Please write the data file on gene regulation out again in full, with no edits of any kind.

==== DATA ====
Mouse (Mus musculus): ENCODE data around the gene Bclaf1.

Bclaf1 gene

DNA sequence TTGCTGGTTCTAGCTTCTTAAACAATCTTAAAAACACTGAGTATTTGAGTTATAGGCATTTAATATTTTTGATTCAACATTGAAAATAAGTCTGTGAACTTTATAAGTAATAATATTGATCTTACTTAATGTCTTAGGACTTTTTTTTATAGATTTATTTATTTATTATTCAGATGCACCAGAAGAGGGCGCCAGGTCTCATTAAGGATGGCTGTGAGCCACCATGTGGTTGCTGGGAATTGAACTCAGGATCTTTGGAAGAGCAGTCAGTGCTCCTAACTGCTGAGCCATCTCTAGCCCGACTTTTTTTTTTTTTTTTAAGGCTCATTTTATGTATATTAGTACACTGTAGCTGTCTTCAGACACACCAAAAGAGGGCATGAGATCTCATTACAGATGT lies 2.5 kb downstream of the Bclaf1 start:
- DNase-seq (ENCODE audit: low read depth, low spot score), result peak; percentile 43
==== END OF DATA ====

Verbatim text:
Mouse (Mus musculus): ENCODE data around the gene Bclaf1.

Bclaf1 gene

DNA sequence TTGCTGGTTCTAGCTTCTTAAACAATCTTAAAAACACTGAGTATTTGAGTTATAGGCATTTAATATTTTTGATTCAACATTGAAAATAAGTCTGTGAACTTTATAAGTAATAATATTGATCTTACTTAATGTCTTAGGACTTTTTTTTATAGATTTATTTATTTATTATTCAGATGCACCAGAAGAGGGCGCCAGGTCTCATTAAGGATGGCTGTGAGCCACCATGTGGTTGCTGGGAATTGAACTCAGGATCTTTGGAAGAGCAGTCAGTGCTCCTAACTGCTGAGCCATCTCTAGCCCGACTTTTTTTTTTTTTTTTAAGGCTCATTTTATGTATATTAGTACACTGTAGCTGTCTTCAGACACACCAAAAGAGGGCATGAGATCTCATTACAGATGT lies 2.5 kb downstream of the Bclaf1 start:
- DNase-seq (ENCODE audit: low read depth, low spot score), result peak; percentile 43